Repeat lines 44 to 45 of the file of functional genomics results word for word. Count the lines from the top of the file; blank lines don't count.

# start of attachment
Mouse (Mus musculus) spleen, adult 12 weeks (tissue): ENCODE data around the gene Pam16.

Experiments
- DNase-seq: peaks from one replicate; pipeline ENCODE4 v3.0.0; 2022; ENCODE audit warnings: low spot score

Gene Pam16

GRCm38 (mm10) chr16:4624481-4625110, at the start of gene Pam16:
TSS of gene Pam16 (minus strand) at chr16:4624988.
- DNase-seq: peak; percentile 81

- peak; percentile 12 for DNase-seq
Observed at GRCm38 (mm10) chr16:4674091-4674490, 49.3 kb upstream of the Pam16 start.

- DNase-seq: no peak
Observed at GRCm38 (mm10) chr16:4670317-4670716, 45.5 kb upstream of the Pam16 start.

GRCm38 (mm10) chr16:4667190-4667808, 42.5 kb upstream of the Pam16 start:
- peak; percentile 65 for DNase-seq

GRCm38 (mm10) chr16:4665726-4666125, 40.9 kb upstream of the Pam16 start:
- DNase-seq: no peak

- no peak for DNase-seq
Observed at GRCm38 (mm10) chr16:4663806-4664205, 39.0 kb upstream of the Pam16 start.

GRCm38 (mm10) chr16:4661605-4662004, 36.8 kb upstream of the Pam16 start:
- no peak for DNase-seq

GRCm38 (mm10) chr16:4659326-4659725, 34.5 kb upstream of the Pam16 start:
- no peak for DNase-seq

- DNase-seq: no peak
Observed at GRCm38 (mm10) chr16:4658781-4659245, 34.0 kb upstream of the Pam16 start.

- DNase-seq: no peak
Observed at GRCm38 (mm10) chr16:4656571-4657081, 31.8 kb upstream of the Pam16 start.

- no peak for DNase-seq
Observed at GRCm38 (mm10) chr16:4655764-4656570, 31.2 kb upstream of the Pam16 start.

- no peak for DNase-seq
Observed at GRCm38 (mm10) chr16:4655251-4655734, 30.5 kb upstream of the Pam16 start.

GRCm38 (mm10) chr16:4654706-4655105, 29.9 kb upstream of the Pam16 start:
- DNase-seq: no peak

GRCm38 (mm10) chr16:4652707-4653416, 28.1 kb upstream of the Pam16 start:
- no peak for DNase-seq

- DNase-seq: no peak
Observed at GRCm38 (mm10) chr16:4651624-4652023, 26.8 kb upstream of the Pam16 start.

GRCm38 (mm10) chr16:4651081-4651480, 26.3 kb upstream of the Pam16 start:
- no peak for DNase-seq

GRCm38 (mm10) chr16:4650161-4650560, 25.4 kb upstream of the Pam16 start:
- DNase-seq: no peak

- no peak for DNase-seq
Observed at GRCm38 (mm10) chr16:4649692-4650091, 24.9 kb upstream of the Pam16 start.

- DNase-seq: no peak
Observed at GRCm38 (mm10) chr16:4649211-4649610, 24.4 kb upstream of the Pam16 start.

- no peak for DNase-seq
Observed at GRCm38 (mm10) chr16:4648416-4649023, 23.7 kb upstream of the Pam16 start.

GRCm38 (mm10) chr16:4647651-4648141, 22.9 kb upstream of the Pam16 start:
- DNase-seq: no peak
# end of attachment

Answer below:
- no peak for DNase-seq
Observed at GRCm38 (mm10) chr16:4648416-4649023, 23.7 kb upstream of the Pam16 start.